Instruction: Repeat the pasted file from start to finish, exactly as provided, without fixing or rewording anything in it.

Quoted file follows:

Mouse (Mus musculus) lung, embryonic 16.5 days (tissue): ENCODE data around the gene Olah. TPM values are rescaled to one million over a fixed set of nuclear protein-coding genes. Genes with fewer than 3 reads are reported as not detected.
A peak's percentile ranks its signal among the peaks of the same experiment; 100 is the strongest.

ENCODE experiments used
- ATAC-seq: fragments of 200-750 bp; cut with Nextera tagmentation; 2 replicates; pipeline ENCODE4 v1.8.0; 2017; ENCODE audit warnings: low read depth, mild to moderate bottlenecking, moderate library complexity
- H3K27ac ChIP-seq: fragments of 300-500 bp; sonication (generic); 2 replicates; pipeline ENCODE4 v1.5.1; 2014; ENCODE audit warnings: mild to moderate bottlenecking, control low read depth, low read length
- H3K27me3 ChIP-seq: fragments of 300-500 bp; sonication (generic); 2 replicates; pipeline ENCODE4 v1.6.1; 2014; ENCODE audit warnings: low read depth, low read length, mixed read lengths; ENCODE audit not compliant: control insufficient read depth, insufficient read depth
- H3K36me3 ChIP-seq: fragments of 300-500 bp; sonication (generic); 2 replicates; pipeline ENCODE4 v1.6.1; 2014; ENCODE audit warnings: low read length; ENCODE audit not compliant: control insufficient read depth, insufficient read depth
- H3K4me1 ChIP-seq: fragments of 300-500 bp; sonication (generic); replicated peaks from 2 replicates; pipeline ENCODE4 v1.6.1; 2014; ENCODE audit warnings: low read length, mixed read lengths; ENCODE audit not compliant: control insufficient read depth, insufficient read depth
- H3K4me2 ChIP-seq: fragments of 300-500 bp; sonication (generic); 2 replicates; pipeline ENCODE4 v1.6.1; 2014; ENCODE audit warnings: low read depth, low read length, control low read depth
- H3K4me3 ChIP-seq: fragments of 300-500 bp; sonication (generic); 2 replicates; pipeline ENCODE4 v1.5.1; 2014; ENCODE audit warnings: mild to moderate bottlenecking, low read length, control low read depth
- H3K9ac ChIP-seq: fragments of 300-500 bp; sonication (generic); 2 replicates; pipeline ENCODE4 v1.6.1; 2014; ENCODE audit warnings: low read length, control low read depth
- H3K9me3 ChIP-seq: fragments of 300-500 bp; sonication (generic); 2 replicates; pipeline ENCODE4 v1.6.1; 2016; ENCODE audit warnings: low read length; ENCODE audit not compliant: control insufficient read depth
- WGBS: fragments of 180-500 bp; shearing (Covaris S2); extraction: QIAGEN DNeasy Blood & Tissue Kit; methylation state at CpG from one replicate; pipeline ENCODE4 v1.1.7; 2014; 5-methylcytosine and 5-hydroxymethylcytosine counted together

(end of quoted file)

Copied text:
Mouse (Mus musculus) lung, embryonic 16.5 days (tissue): ENCODE data around the gene Olah. TPM values are rescaled to one million over a fixed set of nuclear protein-coding genes. Genes with fewer than 3 reads are reported as not detected.
A peak's percentile ranks its signal among the peaks of the same experiment; 100 is the strongest.

ENCODE experiments used
- ATAC-seq: fragments of 200-750 bp; cut with Nextera tagmentation; 2 replicates; pipeline ENCODE4 v1.8.0; 2017; ENCODE audit warnings: low read depth, mild to moderate bottlenecking, moderate library complexity
- H3K27ac ChIP-seq: fragments of 300-500 bp; sonication (generic); 2 replicates; pipeline ENCODE4 v1.5.1; 2014; ENCODE audit warnings: mild to moderate bottlenecking, control low read depth, low read length
- H3K27me3 ChIP-seq: fragments of 300-500 bp; sonication (generic); 2 replicates; pipeline ENCODE4 v1.6.1; 2014; ENCODE audit warnings: low read depth, low read length, mixed read lengths; ENCODE audit not compliant: control insufficient read depth, insufficient read depth
- H3K36me3 ChIP-seq: fragments of 300-500 bp; sonication (generic); 2 replicates; pipeline ENCODE4 v1.6.1; 2014; ENCODE audit warnings: low read length; ENCODE audit not compliant: control insufficient read depth, insufficient read depth
- H3K4me1 ChIP-seq: fragments of 300-500 bp; sonication (generic); replicated peaks from 2 replicates; pipeline ENCODE4 v1.6.1; 2014; ENCODE audit warnings: low read length, mixed read lengths; ENCODE audit not compliant: control insufficient read depth, insufficient read depth
- H3K4me2 ChIP-seq: fragments of 300-500 bp; sonication (generic); 2 replicates; pipeline ENCODE4 v1.6.1; 2014; ENCODE audit warnings: low read depth, low read length, control low read depth
- H3K4me3 ChIP-seq: fragments of 300-500 bp; sonication (generic); 2 replicates; pipeline ENCODE4 v1.5.1; 2014; ENCODE audit warnings: mild to moderate bottlenecking, low read length, control low read depth
- H3K9ac ChIP-seq: fragments of 300-500 bp; sonication (generic); 2 replicates; pipeline ENCODE4 v1.6.1; 2014; ENCODE audit warnings: low read length, control low read depth
- H3K9me3 ChIP-seq: fragments of 300-500 bp; sonication (generic); 2 replicates; pipeline ENCODE4 v1.6.1; 2016; ENCODE audit warnings: low read length; ENCODE audit not compliant: control insufficient read depth
- WGBS: fragments of 180-500 bp; shearing (Covaris S2); extraction: QIAGEN DNeasy Blood & Tissue Kit; methylation state at CpG from one replicate; pipeline ENCODE4 v1.1.7; 2014; 5-methylcytosine and 5-hydroxymethylcytosine counted together